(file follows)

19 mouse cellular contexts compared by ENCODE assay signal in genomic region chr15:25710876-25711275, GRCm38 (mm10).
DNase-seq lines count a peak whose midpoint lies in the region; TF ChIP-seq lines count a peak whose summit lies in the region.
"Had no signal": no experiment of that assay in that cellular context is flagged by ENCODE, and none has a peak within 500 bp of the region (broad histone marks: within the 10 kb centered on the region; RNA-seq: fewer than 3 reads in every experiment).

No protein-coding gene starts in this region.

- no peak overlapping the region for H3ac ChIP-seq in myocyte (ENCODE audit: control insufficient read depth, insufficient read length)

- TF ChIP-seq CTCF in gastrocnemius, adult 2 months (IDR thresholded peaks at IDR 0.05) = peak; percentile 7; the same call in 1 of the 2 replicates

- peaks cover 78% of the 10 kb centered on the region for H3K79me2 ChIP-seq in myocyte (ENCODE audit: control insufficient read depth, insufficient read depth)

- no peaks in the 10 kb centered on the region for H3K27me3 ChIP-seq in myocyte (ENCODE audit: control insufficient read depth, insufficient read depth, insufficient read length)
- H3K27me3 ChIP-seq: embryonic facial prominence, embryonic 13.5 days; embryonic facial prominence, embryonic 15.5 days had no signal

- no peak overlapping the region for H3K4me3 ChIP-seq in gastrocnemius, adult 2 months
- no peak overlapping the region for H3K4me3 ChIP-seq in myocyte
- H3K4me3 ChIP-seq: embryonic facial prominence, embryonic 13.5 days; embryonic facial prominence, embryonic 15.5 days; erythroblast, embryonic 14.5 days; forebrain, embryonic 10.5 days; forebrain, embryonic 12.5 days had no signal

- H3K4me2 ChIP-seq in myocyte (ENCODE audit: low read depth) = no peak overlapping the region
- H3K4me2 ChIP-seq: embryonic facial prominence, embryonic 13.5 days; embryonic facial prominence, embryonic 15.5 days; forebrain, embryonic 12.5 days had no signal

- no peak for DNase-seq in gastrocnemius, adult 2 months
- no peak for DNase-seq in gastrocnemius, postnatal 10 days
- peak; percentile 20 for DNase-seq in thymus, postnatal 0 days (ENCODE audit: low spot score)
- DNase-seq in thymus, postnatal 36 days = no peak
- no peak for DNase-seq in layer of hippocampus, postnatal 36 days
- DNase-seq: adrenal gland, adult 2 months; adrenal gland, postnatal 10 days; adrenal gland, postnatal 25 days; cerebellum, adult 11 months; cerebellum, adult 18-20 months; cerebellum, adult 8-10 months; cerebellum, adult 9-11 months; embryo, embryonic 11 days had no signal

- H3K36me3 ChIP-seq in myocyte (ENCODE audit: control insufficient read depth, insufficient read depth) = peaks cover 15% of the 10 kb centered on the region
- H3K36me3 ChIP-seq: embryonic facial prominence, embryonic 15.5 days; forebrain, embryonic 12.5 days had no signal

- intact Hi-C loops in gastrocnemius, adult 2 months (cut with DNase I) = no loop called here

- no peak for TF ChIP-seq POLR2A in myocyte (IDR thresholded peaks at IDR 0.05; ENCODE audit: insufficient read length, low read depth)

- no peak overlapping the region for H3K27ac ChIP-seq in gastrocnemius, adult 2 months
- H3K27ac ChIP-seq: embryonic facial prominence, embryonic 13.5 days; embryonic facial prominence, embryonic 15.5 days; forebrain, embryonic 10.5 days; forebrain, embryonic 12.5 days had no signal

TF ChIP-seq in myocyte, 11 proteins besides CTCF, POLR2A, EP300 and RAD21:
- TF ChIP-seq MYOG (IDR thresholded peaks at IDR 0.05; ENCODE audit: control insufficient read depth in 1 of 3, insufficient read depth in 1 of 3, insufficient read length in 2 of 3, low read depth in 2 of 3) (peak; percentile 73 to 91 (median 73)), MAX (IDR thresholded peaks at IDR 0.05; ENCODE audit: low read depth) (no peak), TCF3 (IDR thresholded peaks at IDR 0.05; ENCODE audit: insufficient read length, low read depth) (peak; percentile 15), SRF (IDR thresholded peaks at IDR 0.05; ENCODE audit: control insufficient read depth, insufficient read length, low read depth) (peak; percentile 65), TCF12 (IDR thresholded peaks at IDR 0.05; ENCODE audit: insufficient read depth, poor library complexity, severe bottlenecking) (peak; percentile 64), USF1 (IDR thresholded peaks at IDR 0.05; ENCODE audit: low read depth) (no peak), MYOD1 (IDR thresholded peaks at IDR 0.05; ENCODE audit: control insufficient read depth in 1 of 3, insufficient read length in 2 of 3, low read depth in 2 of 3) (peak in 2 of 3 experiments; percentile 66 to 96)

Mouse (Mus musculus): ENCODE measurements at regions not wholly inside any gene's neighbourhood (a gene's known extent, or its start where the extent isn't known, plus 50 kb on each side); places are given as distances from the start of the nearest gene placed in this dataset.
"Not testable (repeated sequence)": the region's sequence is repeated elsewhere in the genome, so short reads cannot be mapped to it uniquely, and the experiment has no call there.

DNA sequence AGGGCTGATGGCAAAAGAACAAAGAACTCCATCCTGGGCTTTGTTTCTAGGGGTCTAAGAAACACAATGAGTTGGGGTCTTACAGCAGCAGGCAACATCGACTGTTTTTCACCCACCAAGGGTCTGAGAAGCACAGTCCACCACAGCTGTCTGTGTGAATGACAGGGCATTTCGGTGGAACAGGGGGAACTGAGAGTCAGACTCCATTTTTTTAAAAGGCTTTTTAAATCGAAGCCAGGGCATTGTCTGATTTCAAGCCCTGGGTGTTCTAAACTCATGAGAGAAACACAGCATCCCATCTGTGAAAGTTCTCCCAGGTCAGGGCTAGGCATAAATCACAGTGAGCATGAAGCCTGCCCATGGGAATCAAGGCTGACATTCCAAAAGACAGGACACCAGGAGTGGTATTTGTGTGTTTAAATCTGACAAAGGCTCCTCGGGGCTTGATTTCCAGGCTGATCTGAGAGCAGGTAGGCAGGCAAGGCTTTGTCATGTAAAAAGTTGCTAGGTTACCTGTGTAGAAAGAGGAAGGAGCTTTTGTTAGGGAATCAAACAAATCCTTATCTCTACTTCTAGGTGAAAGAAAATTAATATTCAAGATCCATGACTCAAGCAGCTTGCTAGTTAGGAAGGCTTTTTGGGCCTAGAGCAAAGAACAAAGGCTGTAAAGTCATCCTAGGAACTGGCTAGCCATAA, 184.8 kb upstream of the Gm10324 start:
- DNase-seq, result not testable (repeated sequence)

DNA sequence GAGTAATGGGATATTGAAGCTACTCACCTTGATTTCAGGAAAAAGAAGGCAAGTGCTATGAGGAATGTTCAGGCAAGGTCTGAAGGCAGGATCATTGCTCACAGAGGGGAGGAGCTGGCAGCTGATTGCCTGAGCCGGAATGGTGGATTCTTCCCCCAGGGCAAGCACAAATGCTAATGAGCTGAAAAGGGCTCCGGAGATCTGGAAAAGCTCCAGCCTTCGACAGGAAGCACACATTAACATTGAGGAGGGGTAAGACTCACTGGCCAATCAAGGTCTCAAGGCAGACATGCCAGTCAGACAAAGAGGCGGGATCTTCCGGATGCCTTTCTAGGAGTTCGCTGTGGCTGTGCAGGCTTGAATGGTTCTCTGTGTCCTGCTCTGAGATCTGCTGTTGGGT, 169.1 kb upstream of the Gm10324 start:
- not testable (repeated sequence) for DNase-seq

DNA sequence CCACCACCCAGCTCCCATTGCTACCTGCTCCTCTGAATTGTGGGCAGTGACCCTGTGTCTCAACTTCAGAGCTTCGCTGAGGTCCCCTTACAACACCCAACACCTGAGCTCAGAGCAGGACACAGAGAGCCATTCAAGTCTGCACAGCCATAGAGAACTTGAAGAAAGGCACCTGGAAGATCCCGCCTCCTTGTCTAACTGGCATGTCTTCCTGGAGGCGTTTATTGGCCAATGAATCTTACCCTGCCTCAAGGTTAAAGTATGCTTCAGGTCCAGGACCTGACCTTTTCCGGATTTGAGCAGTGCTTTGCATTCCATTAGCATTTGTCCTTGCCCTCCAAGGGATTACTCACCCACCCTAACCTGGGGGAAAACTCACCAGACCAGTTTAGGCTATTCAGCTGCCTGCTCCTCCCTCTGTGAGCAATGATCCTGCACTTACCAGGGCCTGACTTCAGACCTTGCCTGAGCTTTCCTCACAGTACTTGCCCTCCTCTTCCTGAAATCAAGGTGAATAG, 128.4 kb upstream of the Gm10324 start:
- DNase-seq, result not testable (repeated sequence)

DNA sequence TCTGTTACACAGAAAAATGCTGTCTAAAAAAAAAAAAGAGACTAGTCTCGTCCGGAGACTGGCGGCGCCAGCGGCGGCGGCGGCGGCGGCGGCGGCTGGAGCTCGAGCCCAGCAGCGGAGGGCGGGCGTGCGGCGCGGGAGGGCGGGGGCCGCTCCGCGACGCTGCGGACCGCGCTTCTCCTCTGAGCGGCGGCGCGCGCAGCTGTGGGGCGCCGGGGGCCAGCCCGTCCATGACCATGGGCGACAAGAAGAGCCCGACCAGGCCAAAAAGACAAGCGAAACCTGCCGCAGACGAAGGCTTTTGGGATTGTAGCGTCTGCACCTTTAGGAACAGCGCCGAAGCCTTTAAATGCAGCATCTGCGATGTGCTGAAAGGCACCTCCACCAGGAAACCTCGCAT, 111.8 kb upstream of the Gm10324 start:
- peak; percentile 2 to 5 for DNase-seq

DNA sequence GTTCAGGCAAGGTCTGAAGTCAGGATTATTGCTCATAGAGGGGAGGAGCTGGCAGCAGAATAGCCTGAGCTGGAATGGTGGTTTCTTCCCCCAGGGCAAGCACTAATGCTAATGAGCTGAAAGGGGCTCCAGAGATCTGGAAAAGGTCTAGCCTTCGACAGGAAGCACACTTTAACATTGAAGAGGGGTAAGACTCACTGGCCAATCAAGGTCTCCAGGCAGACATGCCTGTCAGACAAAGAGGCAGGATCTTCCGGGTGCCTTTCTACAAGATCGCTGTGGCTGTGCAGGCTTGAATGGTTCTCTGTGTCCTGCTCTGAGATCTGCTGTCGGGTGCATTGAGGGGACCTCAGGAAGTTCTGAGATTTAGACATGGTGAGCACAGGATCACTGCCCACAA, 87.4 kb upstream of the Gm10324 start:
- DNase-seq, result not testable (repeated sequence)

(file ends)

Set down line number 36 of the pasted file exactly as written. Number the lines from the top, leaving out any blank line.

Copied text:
- DNase-seq, result not testable (repeated sequence)